• Peace component: This program aims to promote peace, democracy, and reconciliation for beneficiaries; its work is interwoven throughout CELPA’s other programmatic components.
  • Reintegration component: This program addresses the reintegration and reinsertion of former child soldiers into the community through vocational and psychosocial treatment. It also manages CAMPS, which provides psychosocial and medical assistance to survivors of violence in centers around the country.
  • Community development component: This program promotes socioeconomic development through trainings on agriculture and rural development. These trainings primarily target women to strengthen their status in the community and improve literacy rates.


The supreme governing body of CELPA is the general assembly, which meetsannually and selects the board of directors. The general assembly has close ties to church hierarchy;however, the general assembly has autonomy over the organization’s operations. The board ofdirectors meets every six months to oversee CELPA’s programs and finances. CELPA has 167employees nationally.

CELPA South Kivu has four bank accounts at the Commercial Bank in Bukavu. Their programmaticand community services have a certain level of autonomy and can manage their own accountsthrough local banks or cooperatives. For financial, administrative, and personnel management,CELPA has:

  • A procedures manual with policies for financial management, hiring and personnel issues, and purchasing policies and procedures: YES
  • A computerized accounting system: YES
  • A clearly defined accounting process: YES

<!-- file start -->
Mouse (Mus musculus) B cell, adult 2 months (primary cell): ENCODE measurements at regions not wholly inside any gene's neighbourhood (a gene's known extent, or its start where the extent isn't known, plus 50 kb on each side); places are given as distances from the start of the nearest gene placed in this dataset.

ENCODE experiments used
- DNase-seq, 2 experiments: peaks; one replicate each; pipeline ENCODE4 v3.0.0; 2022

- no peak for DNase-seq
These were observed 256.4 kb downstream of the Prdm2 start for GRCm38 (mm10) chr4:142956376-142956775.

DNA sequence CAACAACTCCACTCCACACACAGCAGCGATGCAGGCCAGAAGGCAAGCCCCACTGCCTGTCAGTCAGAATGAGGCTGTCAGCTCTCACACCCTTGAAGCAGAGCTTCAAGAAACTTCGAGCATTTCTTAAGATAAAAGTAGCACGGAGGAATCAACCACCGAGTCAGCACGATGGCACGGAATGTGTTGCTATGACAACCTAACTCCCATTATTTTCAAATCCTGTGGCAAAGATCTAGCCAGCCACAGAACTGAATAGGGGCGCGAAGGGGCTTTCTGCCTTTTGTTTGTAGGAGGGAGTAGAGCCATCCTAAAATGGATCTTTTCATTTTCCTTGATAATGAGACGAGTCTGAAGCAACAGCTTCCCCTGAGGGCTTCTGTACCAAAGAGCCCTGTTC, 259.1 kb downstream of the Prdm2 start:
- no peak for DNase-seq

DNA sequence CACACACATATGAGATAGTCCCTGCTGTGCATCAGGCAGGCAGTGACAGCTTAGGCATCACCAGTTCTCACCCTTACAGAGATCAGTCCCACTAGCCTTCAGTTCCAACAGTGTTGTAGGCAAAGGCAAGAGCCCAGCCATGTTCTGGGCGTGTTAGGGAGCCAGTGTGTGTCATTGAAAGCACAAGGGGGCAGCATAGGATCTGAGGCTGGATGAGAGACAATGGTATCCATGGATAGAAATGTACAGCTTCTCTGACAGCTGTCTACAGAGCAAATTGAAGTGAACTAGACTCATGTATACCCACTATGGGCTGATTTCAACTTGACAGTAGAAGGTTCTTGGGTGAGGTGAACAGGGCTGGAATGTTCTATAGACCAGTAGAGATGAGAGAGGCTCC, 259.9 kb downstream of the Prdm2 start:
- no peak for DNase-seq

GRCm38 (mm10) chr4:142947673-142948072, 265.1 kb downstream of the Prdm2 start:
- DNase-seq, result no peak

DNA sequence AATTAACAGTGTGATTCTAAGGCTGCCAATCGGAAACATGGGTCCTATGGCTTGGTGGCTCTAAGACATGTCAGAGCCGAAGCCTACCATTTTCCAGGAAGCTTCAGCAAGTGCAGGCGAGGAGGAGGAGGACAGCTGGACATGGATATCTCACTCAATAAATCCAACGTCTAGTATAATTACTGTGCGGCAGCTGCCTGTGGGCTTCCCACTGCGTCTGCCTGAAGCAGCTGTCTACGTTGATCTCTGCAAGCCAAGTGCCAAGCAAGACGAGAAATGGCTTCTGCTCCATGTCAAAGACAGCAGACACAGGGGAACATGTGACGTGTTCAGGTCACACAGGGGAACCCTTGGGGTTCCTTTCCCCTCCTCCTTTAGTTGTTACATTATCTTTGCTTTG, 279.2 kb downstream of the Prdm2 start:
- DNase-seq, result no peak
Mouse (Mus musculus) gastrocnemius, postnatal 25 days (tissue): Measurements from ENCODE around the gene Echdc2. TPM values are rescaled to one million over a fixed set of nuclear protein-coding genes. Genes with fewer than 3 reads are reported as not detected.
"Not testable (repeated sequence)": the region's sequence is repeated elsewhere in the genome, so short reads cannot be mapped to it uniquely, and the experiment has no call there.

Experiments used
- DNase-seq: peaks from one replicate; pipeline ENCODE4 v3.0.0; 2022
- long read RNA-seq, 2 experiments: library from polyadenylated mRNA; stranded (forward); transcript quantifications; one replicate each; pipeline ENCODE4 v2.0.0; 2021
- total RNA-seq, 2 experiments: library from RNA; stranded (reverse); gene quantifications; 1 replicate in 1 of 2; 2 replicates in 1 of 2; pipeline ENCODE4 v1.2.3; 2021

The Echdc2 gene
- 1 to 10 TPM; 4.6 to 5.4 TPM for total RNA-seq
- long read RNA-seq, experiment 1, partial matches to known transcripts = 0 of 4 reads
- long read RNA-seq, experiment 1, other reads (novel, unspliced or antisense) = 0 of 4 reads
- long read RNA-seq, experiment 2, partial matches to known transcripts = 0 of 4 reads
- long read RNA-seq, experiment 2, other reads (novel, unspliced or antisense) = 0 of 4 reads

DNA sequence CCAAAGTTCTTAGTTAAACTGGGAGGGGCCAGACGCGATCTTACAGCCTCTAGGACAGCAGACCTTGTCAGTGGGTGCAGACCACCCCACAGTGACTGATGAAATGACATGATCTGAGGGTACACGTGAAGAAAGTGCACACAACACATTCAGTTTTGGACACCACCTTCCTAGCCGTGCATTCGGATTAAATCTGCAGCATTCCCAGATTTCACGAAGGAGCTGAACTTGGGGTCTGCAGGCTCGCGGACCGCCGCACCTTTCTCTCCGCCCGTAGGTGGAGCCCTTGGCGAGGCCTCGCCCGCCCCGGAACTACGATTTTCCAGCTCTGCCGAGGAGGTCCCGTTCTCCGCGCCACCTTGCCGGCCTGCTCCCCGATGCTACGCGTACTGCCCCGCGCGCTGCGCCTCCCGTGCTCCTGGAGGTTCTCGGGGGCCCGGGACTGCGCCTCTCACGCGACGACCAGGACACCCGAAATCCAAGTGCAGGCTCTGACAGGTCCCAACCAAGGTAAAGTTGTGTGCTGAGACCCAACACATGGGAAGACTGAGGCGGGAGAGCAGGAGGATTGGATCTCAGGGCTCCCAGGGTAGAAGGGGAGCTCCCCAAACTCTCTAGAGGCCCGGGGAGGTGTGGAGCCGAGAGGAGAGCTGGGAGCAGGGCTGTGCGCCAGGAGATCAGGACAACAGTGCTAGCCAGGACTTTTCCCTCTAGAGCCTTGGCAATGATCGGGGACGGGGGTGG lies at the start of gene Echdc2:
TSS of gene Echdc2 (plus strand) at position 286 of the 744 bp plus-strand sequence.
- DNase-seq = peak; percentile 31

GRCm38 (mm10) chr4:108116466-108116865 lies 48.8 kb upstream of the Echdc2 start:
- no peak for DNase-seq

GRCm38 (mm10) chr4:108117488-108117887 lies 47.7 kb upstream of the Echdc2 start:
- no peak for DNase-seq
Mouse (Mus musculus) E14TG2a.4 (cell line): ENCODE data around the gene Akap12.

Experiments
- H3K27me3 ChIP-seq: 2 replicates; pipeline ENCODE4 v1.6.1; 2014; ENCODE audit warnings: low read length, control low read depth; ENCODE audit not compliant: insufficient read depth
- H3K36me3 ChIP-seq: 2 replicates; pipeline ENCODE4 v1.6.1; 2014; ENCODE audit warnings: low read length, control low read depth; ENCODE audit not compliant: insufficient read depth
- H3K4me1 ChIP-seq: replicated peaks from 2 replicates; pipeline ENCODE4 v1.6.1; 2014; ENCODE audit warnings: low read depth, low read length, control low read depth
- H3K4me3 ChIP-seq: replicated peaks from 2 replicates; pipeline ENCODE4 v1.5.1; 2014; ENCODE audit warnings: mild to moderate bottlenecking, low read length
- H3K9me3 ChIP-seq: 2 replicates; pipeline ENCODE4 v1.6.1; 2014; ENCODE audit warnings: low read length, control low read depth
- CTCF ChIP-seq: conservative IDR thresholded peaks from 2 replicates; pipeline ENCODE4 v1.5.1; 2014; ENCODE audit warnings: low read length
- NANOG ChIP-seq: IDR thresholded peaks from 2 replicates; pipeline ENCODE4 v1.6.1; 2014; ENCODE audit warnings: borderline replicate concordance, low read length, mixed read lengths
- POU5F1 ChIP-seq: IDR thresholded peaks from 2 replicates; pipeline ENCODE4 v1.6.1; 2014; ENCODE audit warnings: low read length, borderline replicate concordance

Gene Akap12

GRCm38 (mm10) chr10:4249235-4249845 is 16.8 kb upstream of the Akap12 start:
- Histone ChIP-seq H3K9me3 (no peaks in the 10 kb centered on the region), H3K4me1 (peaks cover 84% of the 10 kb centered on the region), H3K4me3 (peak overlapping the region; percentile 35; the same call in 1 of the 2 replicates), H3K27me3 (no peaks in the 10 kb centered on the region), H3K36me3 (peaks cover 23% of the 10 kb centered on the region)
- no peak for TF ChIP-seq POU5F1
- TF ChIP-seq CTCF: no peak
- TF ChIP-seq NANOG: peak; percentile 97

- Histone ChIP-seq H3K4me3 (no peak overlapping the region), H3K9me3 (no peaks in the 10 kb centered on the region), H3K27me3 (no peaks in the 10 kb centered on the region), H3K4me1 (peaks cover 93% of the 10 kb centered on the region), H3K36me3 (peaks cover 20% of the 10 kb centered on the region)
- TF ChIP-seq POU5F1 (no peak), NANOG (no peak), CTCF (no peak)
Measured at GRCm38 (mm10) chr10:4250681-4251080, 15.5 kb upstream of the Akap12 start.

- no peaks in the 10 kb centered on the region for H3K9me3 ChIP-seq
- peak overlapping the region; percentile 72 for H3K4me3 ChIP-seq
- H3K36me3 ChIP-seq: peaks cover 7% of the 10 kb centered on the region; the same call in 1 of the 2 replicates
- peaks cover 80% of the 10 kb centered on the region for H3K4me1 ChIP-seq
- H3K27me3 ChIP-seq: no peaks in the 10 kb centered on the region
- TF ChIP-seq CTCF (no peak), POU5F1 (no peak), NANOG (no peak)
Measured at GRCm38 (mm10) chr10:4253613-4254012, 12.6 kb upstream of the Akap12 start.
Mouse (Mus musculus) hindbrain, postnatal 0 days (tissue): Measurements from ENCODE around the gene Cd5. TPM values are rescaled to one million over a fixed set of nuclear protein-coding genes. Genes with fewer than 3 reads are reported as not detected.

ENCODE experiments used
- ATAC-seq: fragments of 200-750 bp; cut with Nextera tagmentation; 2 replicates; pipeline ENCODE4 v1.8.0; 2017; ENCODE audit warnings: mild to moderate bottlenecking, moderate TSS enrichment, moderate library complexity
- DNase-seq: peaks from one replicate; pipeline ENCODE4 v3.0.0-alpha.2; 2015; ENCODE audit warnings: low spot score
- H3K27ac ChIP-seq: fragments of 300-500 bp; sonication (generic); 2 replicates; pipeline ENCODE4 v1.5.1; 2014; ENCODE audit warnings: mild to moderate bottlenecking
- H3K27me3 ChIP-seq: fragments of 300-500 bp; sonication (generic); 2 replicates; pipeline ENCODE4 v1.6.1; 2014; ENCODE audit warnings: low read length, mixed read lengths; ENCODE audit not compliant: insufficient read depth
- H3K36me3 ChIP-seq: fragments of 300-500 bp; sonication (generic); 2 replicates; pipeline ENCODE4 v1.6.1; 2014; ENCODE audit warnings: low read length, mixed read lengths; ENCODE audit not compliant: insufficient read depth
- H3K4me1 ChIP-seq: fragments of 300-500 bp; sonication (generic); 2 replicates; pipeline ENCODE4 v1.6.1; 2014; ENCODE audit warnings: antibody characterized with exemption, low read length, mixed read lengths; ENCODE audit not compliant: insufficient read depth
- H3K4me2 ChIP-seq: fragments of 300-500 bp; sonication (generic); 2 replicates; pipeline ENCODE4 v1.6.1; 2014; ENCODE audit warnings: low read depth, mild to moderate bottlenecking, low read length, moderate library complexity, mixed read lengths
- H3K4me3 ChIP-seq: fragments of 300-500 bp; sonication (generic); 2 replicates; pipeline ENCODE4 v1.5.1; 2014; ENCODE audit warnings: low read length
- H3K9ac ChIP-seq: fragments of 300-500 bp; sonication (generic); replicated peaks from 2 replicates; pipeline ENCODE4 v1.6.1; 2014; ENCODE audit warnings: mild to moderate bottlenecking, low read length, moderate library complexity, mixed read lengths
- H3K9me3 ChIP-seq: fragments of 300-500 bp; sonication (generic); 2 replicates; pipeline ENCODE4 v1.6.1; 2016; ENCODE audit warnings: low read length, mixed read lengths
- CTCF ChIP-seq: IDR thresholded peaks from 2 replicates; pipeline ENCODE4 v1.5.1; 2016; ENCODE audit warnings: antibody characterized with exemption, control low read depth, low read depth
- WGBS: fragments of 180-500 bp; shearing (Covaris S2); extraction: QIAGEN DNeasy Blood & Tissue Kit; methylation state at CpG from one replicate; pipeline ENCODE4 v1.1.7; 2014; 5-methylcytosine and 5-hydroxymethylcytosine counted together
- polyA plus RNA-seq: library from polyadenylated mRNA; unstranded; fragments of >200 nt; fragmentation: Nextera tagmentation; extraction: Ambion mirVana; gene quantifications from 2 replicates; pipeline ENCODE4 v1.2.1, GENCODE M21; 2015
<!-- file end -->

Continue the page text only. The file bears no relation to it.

• Clear procedures for management of payroll, petty cash, procurement, and disbursements: YES
  • Staff with the technical expertise to undertake projects: YES


  • Educated and relevant staff (doctors, teachers, psychosocial health workers)
  • Huge geographical reach (five provinces)
  • Relevant administrative management for all sectors of their work
  • Strong links to the community through their decentralized network of church structures
  • Due to church links, has the ability to intervene even during times when other organizations leave due to insecurity


  • Better links between the church and the development programs
  • Better security in the country
  • More consistent sources of funding and less dependence on external financial sources; sometimes has trouble meeting its payroll
  • Better access to certain health zones in insecure or enclaved areas of South Kivu
  • Better access to health-care services by the population

Funders and Budget

For 2010, CELPA’s budget was approximately $1,350,000. Funders include the World Food Program, UNICEF, Christoffel Blinden Mission, PYM Norway, UNFPA, UNHCR, and WHO.


  • Has a network of 650 decentralized structures that link their activities to the communities within which they work
  • Runs a network of health structures that treat more than 1,000,000 patients every year
  • Supports a network of educational structures that enrolls more than 800,000 students per year

Organizational Vision

Create a society that is healthy spiritually, mentally, and physically, and is aware of its rights and responsibilities

Project Proposals

  • Water for a maternity clinic in Buruza: CELPA seeks funds to rehabilitate the water system for the maternity clinic in Buruza. In October 2010, a mudslide destroyed the previous system, and the clinic has been without running water since then. Cost: $80,000
  • Rehabilitating water pipes at the hospital in Kaziba: CELPA seeks funds to replace the old, rusty pipes at this hospital. This project will also construct a new water tank. This hospital serves many local patients and an orphanage. Cost: $80,000


The Reverend Zacharie Lwamira, legal representative, +243.997.740.216, +243.815.315.310,,